Fast forward a year and I was heading to the Charleston Wine and Food Festival. I remembered that Demal lived in Charleston, so I gave him a call and we met up for a bite to eat. (See the trend here…food, once again, bringing people together). During dinner, we talked about our experiences on the show. It was cool being able to chat with someone who went through the same experience and to be able to relive it though their perspective. It was also great catching up with a friend. Currently, Chef Demal has a very successful private chef business in Charleston and I travel frequently to Atlanta, so we talked about doing an episode of Tiny Kitchen Big Taste. Fast forward another month, and sure enough, Demal and I were standing in the On Location [not so] Tiny Kitchen in Atlanta making his $10,000 Food Network Award-Winning Crab Cakes. Score one for Tiny Kitchen!
I am not lying to you when I say, since seeing those crab cakes being presented on Cooks vs. Cons, I have been craving one. They looked amazing! And, well, I am happy to report that the taste of them is even better than they look.
They are perfectly balanced…the crab is definitely the star of the show and all the other ingredients play the perfect supporting role to highlight the beautifully sweet taste of crab.
You must try this recipe! You will not be disappointed! And for those of y’all who live in the Charleston, South Carolina, area or who may be visiting, I encourage you reach out to Chef Demal and have him come over to make you and yours one of the best meals you’ve ever tasted. Here is his website where you can contact him: http://www.chefdemal.com/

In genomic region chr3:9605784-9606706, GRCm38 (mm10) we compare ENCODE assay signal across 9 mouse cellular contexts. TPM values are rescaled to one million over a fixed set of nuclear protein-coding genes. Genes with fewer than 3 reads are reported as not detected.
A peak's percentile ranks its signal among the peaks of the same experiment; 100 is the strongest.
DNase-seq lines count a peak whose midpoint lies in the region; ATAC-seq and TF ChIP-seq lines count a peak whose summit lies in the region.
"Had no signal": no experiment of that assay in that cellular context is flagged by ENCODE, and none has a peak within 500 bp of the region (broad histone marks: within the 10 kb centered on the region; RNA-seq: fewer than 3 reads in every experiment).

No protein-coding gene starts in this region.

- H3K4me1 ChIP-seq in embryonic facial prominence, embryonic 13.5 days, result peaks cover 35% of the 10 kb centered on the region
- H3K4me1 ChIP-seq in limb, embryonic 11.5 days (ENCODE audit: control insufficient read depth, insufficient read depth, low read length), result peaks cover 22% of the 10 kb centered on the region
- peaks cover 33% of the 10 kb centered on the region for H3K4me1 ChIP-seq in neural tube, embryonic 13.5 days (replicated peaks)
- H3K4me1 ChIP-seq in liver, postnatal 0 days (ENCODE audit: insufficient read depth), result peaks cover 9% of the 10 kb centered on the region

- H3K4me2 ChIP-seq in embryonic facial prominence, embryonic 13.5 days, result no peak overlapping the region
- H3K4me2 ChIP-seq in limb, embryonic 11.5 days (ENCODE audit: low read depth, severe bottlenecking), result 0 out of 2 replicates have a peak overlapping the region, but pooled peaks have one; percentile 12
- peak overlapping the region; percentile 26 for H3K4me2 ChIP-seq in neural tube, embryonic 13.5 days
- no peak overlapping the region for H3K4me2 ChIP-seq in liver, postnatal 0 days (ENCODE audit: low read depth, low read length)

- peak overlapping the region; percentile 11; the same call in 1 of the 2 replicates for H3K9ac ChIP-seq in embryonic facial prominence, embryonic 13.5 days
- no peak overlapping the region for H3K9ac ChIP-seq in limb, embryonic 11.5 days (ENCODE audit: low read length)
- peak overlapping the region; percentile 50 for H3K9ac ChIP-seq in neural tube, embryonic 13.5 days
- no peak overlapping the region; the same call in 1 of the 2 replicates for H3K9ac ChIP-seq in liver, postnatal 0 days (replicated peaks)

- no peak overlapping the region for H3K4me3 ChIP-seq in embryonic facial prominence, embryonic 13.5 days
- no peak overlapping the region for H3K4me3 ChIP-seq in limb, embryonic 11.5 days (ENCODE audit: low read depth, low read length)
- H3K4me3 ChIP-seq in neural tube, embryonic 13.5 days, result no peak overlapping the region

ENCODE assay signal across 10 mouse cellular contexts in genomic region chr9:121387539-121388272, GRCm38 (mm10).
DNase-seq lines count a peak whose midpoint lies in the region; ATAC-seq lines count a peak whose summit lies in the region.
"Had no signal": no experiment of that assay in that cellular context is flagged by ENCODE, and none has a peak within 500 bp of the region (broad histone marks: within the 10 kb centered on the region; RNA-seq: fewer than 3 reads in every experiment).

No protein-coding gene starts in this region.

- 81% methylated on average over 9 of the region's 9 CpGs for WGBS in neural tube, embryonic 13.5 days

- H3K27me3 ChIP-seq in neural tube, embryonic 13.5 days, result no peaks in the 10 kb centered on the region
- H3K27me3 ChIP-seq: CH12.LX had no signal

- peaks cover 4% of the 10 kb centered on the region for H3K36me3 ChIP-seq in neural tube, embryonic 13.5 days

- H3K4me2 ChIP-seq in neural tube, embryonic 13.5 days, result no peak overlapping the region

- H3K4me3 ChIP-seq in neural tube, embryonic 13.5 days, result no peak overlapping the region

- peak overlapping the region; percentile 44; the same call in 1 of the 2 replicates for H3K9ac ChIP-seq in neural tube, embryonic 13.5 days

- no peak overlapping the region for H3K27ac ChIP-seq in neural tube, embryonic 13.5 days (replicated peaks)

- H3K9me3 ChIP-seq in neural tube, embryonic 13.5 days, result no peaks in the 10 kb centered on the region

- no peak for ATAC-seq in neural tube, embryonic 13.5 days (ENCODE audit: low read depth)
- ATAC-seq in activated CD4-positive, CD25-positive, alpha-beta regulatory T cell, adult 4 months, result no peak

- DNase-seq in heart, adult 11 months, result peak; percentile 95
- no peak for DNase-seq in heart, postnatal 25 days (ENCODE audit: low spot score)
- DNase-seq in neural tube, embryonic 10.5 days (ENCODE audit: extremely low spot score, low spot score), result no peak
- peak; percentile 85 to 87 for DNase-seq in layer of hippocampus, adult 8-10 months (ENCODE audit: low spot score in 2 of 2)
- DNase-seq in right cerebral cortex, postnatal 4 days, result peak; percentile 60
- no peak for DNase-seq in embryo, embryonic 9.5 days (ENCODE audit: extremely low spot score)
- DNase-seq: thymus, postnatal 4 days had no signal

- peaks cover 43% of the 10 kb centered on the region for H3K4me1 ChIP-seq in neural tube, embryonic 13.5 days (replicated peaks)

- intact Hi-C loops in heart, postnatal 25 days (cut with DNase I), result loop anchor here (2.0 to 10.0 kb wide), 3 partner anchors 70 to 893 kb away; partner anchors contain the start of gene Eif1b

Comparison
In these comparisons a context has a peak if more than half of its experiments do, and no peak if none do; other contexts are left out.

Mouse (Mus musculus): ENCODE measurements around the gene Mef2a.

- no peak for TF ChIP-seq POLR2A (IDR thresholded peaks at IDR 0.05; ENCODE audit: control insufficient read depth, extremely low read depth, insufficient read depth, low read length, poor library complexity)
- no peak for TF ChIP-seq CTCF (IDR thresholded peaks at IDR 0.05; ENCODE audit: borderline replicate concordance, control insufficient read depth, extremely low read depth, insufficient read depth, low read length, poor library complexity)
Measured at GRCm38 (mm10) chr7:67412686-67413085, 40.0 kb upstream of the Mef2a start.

In the meantime, let these crab cakes be the catalyst that help bring you together with those in your life. You’ll once again experience how food helps bring us all a little closer.
Demal Mattson's Carolina Jumbo Lump Crab Cakes
SO WHAT YOU'RE GONNA NEED IS:
Make the Crab Cakes
- In mixing bowl, combine Mayonnaise, juice and zest of one Lemon, sliced Green Onions, pinch of Old Bay Seasoning, Tabasco (optional) and one Egg. Stir until eggs are broken and mixture is emulsified.
- Gently fold in Jumbo Lump Crab meat, being careful not to break up the crab meat.
- Add 1/2 of the crushed Saltine Crackers, slowing adding more of them until the mixture is still moist but excess liquid is absorbed.
- To ensure consistency of size, use an Ice Cream scoop to scoop out the mixture. Place in your hand. Using fingers and thumb in the shape of a “C”, use both hands to form the crab cakes into the desire size. (Recommended diameter is about 2 1/2 inches. Note: Crab Cakes will be tall.)
Cook the Crab Cakes
- In a sauté pan over high heat, add Meyer lemon-infused Olive Oil and Butter. When Butter is melted and mixture is bubbly, turn down the heat to medium-high.
- Place the Crab Cakes in the pan and cook for 1 -1 1/2 minutes until they start to brown on the bottom.
- Flip Crab Cakes over. Turn off the heat. Transfer pan to a 400°F oven and cook for an additional 3-4 minutes.
- Remove the Crab Cakes from oven and place them on a paper towel.
- Plate Crab Cakes and garnish with additional lemon and sliced green onions.